Teacher Stacy Pearce released a TikTok video protesting Covid mandates. (Photo/Screenshot)
Teacher Stacy Pearce released a TikTok video protesting Covid mandates. (Photo/Screenshot)

NorCal teacher on leave after Holocaust vaccine comparison

A Northern California middle-school teacher has been placed on paid administrative leave after posting a TikTok video comparing Covid-19 testing requirements to the Nazi treatment of Jews.

Stacy Pearce, listed in a directory as a teacher at Berrendos Middle School, again made the comparison while wearing a yellow star pinned to her jacket at an Oct. 18 public protest in Red Bluff, the county seat of rural Tehama County.

In the TikTok video, Pearce says she’s been a public school teacher for 26 years and rails against a testing mandate implemented that day for school staff. In August, California became the first state in the country to mandate that all school staff be either vaccinated or tested weekly, orders that required full compliance by Oct. 15.

Pearce, who remains unvaccinated, takes issue with the fact that even though vaccinated people can also contract the virus, only the unvaccinated are subject to testing. She said unvaccinated people are being “singled out” and called it a form of “discrimination.”

“So why am I wearing this yellow star on my chest?” she says in the video. “In Nazi Germany, the Jews were required to wear this yellow Star of David on their clothing to identify them, to humiliate them and to isolate them. What’s happening today is not much different in our school system.” The video has since been deleted.

Pearce is not alone in her opposition to Covid-19 mandates in Tehama County, a conservative region that supported Donald Trump by a nearly 2-to-1 margin in the 2020 presidential election.

On Oct. 18, the day of the rally, students and parents staged a walkout against vaccine requirements. The county superintendent told local news reporters about 40 percent of students were absent from school that day.

All over the country, certain conservative activists and politicians have drawn scrutiny, and criticism, for comparing Covid-19 public health requirements — such as mask mandates, vaccine requirements and testing rules — to the Nazi treatment of Jews, specifically the requirement that Jews identify themselves with yellow stars in Nazi-controlled countries. The Oklahoma Republican Party drew criticism after it used a yellow star on social media to rally opposition to the mandates, and a representative in Washington State had to apologize after wearing one during a speech. Georgia Rep. Marjorie Taylor Greene has repeatedly made the comparison between Covid mandates and Nazi-era laws, drawing sharp criticism including from the Auschwitz-Birkenau Memorial and Museum, which called her statements a “sad symptom of moral and intellectual decline.”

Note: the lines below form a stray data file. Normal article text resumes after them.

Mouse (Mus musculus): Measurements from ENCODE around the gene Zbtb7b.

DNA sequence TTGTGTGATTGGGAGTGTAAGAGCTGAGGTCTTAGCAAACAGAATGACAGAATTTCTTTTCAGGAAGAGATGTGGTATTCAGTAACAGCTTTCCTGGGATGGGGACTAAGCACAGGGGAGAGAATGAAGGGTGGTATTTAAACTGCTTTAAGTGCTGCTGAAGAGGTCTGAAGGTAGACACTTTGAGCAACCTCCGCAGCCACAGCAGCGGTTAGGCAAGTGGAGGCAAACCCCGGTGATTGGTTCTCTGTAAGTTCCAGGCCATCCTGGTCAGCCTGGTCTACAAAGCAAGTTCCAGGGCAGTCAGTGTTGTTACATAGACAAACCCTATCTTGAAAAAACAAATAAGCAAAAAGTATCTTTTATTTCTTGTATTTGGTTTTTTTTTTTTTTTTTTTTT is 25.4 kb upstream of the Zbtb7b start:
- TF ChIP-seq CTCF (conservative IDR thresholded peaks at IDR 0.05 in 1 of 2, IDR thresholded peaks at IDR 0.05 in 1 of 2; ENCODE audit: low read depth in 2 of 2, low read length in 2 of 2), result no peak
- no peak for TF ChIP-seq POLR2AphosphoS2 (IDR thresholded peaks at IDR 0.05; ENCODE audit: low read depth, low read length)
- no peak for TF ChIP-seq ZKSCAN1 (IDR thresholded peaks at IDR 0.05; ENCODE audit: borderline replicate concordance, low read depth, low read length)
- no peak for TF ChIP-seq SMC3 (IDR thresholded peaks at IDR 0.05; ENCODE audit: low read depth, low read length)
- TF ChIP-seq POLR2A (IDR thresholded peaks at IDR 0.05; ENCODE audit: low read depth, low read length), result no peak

Ethan Katz, an associate professor of Jewish and European history at UC Berkeley, said in a statement shared with multiple outlets that Pearce’s comments were offensive and that the comparison was deeply ahistorical.

“The Star of David,” he said, “is a symbol the Jews were forced to wear by a totalitarian regime that was enacting the beginning of a policy of extermination of an ethnoreligious group.”

Appropriating the profound trauma of Jewish history in order to make some political point is offensive and inexcusable.

The Antelope Elementary School District in Red Bluff issued a statement condemning the TikTok video, saying it had launched an investigation into the matter but could not “comment in a detailed way” on its status.

“We seek to educate children in an environment of respect for each other, for our community, and for humankind,” Superintendent Jim Weber wrote in the Oct. 21 release. “Appropriating the profound trauma of Jewish history in order to make some political point is offensive and inexcusable.”

The news that Pearce had been placed on leave was first reported over the weekend in a blog post by Shawn Schwaller, a historian and teacher at Cal State Chico. J. confirmed the development in a conversation on Monday with Shawn Greer, Pearce’s neighbor who has been advocating vigorously on her behalf.

The incident has shaken up Red Bluff, a town of about 14,000, located off Highway 5 some 30 miles south of Redding. On Facebook, a resident reported driving past a parked car that said “I stand with Stacy” in its rear window “along with a little star.”

Greer, who runs a local political group called “Tehama Citizens for Freedom,” launched a campaign called #standwithstacy that includes a petition and letter-writing effort to the school district. The petition had over 400 signatures as of Monday.

Asked to respond to those who might be offended by Pearce’s comparison, Greer said, “The Holocaust didn’t start with gas chambers. It started with making people feel different. It started with intimidation, and separation, and saying, ‘You’re not part of my group.’”

Pearce is not saying “that the vaccine is as bad as what happened in the late stage of the Holocaust,” Greer said. “But we have an opportunity to step in now.”

Pearce did not respond to a Facebook message seeking comment.

Gabe Stutman
Gabe Stutman

Gabe Stutman is the news editor of J. Follow him on Twitter @jnewsgabe.